ICC news June 30, 2014

'Cricket's value will be diluted at Olympics' - Kamal

New ICC president Mustafa Kamal has said that cricket's value will be "diluted" if it goes to the Olympics. His views echo those of the BCCI and the ECB, who are opposed to the idea despite many in the ICC willing it to happen.

Kamal believes that if cricket, like football, ends up sending second or third-string sides to the Olympics, it will hardly add anything to the game's value. At the same time, he also questioned the logistical side of staging cricket at the Olympics, which usually lasts two to three weeks.

"We have debated it a lot, whether we should go to Olympics," Kamal told reporters. "Football sends B, C or D teams to Olympics, so what will we gain by sending B, C or D team from cricket? We feel that our value will be diluted if we go there. Cricket has a legacy, it has importance.

"Cricket takes time. Something like a 100m run takes 9 seconds. I might need 11 seconds, so you tell me how you can send so many countries and play such a lengthy game in the Olympics?"

Kamal was speaking at a press briefing shortly after arriving at the Shahjalal International Airport in Dhaka where he was accorded a reception, which included BCB directors and former players.

Kamal became the eleventh ICC president during the annual conference in Melbourne earlier this month, and will hold the post for 12 months. He was appointed vice-president in October 2012. He was the joint nominee of BCB and PCB, though his elevation to the post of vice-president was delayed at the time by three months since it was being debated whether the post of vice-president remained relevant in the light of the restructuring.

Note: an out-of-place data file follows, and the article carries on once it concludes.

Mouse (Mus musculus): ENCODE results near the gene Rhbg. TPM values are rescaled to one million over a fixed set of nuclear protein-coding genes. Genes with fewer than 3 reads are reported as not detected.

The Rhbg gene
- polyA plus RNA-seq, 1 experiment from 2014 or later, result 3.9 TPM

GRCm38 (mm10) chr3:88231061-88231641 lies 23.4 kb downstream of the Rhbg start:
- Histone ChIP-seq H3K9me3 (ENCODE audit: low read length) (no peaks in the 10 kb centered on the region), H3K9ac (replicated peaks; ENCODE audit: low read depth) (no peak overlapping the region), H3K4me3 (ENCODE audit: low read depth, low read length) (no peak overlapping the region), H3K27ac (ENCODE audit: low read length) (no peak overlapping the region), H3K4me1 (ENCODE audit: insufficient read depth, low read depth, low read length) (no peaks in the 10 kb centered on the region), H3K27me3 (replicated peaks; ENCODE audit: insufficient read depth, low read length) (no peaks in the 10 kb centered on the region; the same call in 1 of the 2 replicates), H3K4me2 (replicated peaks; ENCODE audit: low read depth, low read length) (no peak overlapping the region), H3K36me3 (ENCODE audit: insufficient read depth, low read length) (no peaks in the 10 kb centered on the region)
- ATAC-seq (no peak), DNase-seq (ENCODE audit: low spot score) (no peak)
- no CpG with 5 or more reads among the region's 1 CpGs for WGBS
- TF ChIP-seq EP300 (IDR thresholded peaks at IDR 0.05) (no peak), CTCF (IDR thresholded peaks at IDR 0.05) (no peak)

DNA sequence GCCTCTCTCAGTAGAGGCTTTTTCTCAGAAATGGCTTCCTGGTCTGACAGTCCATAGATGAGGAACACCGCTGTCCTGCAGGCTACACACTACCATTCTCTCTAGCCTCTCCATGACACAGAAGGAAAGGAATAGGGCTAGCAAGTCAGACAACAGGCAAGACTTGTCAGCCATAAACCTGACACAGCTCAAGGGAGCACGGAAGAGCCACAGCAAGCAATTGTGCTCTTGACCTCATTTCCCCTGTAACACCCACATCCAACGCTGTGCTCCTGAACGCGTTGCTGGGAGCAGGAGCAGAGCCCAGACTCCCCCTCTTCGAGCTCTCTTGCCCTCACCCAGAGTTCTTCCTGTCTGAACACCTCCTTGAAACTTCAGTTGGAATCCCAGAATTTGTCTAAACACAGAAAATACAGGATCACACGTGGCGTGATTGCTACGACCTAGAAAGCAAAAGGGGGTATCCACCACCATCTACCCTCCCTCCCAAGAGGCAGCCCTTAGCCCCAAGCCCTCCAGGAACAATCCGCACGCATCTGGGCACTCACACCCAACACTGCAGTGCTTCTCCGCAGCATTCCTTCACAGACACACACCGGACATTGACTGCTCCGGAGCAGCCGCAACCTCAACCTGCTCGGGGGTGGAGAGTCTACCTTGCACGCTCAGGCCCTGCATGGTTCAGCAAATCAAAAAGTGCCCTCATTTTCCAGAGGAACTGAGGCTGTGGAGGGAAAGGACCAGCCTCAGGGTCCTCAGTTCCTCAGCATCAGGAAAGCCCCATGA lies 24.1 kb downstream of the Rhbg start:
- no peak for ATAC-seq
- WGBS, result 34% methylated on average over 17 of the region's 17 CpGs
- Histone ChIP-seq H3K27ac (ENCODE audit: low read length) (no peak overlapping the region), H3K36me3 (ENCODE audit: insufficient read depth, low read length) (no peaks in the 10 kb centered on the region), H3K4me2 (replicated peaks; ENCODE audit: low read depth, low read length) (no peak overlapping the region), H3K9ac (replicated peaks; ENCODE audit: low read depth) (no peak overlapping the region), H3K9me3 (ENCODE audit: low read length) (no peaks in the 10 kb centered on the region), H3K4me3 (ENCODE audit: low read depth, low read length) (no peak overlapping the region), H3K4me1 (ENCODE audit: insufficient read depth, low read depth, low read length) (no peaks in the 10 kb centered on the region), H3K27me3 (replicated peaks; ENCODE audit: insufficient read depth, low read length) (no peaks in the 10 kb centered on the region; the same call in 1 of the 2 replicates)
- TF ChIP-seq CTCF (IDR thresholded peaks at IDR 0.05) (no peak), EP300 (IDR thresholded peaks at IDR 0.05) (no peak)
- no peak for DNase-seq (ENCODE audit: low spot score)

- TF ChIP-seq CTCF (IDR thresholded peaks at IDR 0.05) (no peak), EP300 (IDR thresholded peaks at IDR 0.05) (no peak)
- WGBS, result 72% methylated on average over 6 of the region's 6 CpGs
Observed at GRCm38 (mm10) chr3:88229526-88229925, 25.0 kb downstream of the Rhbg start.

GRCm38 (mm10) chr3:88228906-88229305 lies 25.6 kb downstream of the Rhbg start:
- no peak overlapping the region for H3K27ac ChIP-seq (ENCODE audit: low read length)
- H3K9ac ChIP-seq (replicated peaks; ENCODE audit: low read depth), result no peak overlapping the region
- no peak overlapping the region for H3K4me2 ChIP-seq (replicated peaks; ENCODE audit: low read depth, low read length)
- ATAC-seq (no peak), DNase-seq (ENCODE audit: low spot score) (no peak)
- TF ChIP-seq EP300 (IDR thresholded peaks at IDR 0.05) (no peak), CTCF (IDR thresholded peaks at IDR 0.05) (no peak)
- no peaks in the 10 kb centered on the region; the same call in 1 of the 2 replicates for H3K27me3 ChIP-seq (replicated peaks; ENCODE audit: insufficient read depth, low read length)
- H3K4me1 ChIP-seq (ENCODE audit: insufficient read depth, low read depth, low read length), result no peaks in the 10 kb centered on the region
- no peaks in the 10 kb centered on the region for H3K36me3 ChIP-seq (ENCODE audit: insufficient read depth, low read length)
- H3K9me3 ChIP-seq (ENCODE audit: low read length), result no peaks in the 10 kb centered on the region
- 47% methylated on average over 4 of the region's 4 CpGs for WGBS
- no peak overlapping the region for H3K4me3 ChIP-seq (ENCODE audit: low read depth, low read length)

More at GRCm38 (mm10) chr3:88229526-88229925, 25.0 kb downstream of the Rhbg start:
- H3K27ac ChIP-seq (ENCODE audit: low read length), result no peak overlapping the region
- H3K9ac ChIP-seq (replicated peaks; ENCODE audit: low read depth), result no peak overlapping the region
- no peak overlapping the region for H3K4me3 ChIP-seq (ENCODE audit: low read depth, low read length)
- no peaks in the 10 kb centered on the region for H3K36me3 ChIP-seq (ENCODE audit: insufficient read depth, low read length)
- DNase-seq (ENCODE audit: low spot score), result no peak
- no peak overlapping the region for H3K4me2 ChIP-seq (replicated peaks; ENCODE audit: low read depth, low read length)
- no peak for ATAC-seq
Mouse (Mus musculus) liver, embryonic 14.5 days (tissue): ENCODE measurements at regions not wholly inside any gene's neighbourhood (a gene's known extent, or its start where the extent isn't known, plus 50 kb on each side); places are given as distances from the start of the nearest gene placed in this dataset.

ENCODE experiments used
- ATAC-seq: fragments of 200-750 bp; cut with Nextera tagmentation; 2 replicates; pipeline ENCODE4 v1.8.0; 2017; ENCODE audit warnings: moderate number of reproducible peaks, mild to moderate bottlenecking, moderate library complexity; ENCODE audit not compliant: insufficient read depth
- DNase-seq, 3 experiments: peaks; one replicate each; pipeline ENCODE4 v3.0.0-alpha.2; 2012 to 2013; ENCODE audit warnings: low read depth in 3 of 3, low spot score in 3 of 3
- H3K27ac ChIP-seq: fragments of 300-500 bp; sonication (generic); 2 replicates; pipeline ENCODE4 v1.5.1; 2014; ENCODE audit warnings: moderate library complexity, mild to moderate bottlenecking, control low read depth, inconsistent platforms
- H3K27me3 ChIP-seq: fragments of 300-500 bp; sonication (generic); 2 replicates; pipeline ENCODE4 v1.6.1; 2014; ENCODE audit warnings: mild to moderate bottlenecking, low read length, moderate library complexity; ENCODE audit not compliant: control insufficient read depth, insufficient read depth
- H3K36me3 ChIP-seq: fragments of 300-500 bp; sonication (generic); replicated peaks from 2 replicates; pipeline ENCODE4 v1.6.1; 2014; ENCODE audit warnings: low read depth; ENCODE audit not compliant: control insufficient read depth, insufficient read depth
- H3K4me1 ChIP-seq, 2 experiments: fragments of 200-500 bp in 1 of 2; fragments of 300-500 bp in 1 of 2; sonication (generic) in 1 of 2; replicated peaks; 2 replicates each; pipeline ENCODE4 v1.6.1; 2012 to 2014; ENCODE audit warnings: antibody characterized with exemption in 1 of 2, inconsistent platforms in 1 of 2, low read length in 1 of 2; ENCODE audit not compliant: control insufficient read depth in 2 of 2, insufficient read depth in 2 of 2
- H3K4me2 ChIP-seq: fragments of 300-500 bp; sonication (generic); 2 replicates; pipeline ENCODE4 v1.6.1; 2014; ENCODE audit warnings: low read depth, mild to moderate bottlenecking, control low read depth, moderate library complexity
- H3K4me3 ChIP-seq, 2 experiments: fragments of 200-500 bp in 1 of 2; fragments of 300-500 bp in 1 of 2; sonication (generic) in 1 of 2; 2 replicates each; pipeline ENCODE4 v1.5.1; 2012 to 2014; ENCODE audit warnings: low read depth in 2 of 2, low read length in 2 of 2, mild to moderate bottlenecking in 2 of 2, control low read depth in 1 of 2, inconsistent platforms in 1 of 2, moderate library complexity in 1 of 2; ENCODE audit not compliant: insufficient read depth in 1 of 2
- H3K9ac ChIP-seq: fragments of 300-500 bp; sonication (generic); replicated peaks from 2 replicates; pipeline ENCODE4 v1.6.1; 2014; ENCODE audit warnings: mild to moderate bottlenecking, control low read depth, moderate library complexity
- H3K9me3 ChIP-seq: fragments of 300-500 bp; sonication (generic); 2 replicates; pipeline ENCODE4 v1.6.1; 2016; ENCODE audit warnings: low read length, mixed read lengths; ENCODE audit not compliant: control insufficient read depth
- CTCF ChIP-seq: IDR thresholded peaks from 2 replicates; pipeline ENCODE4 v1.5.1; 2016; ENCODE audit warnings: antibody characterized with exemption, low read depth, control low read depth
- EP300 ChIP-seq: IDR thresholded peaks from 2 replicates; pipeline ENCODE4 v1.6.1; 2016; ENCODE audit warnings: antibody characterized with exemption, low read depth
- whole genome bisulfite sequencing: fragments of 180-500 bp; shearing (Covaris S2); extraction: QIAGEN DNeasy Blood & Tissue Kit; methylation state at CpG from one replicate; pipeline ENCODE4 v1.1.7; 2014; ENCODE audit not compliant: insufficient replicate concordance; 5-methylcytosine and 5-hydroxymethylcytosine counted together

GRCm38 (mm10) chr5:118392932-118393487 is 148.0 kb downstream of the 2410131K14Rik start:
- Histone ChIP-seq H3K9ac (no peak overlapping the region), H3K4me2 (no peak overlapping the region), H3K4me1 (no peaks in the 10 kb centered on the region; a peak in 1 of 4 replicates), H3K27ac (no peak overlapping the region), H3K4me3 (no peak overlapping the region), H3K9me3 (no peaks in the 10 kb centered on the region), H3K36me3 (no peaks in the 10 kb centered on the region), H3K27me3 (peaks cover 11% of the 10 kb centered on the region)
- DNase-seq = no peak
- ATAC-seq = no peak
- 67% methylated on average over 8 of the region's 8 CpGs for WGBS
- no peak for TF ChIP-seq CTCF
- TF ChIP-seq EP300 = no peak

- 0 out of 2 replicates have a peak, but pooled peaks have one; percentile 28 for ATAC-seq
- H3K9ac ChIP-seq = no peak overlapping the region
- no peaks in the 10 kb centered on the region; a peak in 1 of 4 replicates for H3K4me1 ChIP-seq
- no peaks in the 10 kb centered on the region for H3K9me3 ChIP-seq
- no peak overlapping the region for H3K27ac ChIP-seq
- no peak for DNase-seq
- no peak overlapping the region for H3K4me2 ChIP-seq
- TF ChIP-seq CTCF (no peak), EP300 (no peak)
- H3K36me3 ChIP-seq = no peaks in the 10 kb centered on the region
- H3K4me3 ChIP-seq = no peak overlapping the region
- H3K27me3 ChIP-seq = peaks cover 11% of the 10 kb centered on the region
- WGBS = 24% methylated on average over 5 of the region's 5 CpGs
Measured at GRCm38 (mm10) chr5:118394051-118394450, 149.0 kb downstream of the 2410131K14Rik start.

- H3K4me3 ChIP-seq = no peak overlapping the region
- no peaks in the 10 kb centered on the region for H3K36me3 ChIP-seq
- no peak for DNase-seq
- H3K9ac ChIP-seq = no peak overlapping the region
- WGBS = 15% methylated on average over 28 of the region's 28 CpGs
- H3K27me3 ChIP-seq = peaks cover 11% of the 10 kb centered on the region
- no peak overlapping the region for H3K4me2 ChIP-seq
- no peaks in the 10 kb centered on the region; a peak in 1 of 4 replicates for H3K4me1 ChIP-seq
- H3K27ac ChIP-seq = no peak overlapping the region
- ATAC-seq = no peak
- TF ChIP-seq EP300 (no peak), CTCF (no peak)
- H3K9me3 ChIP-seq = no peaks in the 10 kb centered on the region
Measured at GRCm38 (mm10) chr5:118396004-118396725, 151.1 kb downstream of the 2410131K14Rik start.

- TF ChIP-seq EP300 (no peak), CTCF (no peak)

The ICC formally changed its administrative structures at its annual conference in June 2012, which made way for the creation of the chairman's post. The chairman will have greater executive powers and head the board; the post of president will subsequently become a largely ceremonial one, with a one-year term, and the post of vice-president abolished.

Kamal said he is happy with the role. "The president's title is really good for me," he said. "It is an ornamental post. I will speak in conferences, give awards in tournaments and chair the ICC's annual conference. Then after my time is up, I will hand it over to the next president."

On the day he was made president, Kamal noted that his appointment coincided with the exact day on which Bangladesh were given Test status. "This is a memorable and historic day for Bangladesh cricket," he said. "On this day 14 years ago, Bangladesh became the 10th Test playing country. Today, a Bangladeshi becomes the 11th President of the ICC. Thank you for bestowing this honour on Bangladesh and me."

Mohammad Isam is ESPNcricinfo's Bangladesh correspondent. @isam84